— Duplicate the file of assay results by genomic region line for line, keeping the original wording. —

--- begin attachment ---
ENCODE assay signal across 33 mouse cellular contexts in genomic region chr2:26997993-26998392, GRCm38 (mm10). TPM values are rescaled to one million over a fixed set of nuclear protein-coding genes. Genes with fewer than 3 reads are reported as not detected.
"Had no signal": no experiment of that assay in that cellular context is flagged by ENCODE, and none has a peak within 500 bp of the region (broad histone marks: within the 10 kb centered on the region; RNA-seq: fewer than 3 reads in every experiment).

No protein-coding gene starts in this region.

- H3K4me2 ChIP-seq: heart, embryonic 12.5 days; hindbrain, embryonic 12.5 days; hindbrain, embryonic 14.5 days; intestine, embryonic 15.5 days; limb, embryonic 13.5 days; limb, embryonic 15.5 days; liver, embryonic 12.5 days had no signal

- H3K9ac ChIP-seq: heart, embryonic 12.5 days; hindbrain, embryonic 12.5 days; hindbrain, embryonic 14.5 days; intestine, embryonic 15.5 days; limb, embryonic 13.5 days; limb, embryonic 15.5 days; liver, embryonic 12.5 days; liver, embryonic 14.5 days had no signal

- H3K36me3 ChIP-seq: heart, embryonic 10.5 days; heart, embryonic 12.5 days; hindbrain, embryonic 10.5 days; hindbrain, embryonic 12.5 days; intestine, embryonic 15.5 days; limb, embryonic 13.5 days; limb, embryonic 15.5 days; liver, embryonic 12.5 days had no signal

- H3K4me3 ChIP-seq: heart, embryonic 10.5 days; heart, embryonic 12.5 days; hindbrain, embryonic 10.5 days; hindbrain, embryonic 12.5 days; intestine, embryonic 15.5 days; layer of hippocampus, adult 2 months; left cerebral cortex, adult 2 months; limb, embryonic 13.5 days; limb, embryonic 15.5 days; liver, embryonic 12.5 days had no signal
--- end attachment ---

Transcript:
ENCODE assay signal across 33 mouse cellular contexts in genomic region chr2:26997993-26998392, GRCm38 (mm10). TPM values are rescaled to one million over a fixed set of nuclear protein-coding genes. Genes with fewer than 3 reads are reported as not detected.
"Had no signal": no experiment of that assay in that cellular context is flagged by ENCODE, and none has a peak within 500 bp of the region (broad histone marks: within the 10 kb centered on the region; RNA-seq: fewer than 3 reads in every experiment).

No protein-coding gene starts in this region.

- H3K4me2 ChIP-seq: heart, embryonic 12.5 days; hindbrain, embryonic 12.5 days; hindbrain, embryonic 14.5 days; intestine, embryonic 15.5 days; limb, embryonic 13.5 days; limb, embryonic 15.5 days; liver, embryonic 12.5 days had no signal

- H3K9ac ChIP-seq: heart, embryonic 12.5 days; hindbrain, embryonic 12.5 days; hindbrain, embryonic 14.5 days; intestine, embryonic 15.5 days; limb, embryonic 13.5 days; limb, embryonic 15.5 days; liver, embryonic 12.5 days; liver, embryonic 14.5 days had no signal

- H3K36me3 ChIP-seq: heart, embryonic 10.5 days; heart, embryonic 12.5 days; hindbrain, embryonic 10.5 days; hindbrain, embryonic 12.5 days; intestine, embryonic 15.5 days; limb, embryonic 13.5 days; limb, embryonic 15.5 days; liver, embryonic 12.5 days had no signal

- H3K4me3 ChIP-seq: heart, embryonic 10.5 days; heart, embryonic 12.5 days; hindbrain, embryonic 10.5 days; hindbrain, embryonic 12.5 days; intestine, embryonic 15.5 days; layer of hippocampus, adult 2 months; left cerebral cortex, adult 2 months; limb, embryonic 13.5 days; limb, embryonic 15.5 days; liver, embryonic 12.5 days had no signal